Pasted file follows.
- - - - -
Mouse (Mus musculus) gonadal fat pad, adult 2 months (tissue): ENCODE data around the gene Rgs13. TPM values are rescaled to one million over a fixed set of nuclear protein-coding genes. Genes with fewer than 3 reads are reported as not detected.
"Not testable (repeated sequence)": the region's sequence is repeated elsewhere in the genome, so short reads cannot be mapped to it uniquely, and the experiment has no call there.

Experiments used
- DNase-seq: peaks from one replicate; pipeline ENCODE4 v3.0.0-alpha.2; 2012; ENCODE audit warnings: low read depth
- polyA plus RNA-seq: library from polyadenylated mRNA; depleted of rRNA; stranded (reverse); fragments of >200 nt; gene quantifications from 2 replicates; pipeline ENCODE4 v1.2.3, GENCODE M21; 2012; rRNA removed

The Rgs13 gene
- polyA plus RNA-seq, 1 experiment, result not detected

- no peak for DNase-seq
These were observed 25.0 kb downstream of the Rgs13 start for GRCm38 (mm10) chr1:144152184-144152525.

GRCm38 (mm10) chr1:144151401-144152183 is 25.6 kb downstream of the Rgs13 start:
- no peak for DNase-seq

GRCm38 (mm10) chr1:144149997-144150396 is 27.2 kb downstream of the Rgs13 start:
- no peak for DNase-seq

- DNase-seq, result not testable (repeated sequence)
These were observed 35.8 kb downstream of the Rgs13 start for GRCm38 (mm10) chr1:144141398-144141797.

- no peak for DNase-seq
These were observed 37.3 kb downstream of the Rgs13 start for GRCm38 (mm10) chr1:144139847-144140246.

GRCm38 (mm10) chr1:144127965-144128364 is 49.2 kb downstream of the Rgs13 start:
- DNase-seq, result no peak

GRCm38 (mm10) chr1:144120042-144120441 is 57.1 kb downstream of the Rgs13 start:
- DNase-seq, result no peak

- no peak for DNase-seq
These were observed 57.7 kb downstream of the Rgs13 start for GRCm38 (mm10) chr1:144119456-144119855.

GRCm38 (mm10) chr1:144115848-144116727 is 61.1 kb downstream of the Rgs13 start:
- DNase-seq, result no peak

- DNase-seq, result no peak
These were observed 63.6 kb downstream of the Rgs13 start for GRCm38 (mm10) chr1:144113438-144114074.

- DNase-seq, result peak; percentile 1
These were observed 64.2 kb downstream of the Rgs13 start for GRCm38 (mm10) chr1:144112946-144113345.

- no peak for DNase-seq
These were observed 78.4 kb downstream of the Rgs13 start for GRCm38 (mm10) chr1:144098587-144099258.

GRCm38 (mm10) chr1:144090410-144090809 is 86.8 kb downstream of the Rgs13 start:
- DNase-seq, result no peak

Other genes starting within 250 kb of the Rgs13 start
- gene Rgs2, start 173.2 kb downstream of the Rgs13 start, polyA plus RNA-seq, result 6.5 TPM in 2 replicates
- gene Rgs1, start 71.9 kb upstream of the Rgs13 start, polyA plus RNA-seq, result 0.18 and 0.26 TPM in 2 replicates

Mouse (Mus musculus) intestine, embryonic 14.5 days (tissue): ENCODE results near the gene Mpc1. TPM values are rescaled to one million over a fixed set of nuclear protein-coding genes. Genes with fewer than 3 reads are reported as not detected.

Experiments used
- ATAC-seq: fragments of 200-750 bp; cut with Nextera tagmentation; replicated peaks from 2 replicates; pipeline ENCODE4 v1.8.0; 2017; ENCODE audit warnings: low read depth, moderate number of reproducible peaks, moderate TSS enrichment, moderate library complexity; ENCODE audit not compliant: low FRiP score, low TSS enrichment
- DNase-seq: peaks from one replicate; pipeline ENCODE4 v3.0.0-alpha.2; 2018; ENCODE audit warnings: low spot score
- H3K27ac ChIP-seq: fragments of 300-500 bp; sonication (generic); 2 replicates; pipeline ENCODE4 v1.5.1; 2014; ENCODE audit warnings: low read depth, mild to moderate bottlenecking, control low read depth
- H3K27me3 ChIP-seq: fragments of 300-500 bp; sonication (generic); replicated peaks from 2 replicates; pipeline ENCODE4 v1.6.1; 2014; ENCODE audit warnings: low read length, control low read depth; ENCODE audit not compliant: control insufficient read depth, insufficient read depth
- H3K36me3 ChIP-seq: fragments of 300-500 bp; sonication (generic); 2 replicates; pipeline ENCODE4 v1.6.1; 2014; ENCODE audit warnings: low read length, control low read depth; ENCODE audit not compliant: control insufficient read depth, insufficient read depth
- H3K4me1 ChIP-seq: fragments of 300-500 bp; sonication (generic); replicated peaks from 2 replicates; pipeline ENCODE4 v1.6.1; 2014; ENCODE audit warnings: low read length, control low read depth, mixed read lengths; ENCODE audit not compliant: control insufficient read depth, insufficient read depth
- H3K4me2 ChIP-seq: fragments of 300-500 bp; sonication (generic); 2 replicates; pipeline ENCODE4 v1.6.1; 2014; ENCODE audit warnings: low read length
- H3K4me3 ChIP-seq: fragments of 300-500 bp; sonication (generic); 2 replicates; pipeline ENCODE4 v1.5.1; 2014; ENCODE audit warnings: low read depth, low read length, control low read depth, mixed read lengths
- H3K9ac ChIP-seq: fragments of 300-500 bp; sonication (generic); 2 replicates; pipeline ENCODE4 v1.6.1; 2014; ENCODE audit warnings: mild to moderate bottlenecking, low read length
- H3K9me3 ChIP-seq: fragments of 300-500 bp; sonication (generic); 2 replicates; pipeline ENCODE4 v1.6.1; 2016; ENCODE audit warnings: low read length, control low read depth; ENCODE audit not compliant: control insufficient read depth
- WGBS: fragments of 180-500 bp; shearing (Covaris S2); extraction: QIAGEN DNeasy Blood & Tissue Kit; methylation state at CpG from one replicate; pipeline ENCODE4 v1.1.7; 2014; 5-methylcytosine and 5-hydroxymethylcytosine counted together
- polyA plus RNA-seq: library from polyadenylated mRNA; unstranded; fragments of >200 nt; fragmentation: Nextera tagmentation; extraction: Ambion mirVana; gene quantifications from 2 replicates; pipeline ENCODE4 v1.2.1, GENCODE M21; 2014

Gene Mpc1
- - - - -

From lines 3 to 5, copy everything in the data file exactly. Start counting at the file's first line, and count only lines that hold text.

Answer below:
Experiments used
- DNase-seq: peaks from one replicate; pipeline ENCODE4 v3.0.0-alpha.2; 2012; ENCODE audit warnings: low read depth
- polyA plus RNA-seq: library from polyadenylated mRNA; depleted of rRNA; stranded (reverse); fragments of >200 nt; gene quantifications from 2 replicates; pipeline ENCODE4 v1.2.3, GENCODE M21; 2012; rRNA removed